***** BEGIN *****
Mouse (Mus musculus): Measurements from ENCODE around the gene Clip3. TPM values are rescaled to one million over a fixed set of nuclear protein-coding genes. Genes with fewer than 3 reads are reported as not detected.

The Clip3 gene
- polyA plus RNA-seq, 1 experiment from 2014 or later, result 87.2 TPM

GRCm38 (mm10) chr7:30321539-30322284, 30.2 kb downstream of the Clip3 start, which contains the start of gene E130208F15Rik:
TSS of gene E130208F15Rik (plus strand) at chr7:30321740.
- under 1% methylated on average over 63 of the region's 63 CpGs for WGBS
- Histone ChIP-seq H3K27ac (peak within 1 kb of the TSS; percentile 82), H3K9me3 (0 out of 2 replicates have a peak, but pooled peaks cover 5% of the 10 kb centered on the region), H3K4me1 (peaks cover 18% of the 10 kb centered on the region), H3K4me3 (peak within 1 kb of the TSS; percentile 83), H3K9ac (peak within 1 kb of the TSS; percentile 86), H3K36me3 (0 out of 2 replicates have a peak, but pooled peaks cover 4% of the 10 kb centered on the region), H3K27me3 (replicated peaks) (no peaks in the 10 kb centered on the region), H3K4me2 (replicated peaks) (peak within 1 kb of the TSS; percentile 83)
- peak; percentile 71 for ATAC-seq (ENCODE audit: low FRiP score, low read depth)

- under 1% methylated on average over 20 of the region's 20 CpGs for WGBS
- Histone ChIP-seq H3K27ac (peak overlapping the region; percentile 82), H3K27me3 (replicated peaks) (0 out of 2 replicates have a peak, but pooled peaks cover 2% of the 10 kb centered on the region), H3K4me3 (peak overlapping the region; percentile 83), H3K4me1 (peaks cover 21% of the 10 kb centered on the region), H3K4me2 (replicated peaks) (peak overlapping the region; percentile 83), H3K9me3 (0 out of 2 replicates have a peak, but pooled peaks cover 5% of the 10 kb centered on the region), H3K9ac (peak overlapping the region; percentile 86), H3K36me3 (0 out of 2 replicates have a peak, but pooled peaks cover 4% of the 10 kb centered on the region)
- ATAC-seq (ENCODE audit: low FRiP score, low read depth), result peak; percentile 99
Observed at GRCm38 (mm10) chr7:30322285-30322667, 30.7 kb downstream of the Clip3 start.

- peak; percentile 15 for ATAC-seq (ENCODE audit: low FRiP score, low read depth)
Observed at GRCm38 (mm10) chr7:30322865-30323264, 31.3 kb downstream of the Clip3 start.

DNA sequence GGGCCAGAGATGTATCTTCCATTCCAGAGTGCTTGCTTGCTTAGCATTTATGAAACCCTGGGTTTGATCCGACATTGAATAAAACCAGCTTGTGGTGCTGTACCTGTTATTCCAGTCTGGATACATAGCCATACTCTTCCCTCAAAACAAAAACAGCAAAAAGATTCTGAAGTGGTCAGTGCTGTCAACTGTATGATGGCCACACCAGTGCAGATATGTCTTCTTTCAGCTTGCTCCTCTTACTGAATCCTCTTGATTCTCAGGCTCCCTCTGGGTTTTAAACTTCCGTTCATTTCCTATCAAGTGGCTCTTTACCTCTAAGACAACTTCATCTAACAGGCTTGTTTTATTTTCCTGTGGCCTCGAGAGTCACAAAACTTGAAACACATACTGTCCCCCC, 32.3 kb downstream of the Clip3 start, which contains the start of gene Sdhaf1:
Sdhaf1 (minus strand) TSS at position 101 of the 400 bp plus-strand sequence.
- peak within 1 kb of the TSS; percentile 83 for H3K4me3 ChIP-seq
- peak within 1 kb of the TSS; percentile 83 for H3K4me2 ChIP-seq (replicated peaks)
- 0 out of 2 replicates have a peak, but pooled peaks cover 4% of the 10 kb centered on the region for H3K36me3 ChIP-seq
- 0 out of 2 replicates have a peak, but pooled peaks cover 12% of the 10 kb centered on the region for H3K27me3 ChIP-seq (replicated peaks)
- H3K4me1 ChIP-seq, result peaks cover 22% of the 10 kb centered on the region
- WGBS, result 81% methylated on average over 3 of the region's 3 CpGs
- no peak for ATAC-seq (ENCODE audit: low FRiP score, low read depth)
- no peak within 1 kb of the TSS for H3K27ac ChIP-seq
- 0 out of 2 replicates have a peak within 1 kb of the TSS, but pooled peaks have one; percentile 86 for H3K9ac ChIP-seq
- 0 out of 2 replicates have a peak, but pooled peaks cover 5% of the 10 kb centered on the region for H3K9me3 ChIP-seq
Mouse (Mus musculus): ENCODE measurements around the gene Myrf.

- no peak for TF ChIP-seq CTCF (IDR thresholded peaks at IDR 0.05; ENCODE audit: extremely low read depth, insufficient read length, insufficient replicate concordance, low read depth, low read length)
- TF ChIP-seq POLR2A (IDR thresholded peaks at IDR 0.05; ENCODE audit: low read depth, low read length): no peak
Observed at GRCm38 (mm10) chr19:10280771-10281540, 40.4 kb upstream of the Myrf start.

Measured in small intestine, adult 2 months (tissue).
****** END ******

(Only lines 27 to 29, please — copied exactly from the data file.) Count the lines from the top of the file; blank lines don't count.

Mouse (Mus musculus): ENCODE measurements around the gene Myrf.

- no peak for TF ChIP-seq CTCF (IDR thresholded peaks at IDR 0.05; ENCODE audit: extremely low read depth, insufficient read length, insufficient replicate concordance, low read depth, low read length)
- TF ChIP-seq POLR2A (IDR thresholded peaks at IDR 0.05; ENCODE audit: low read depth, low read length): no peak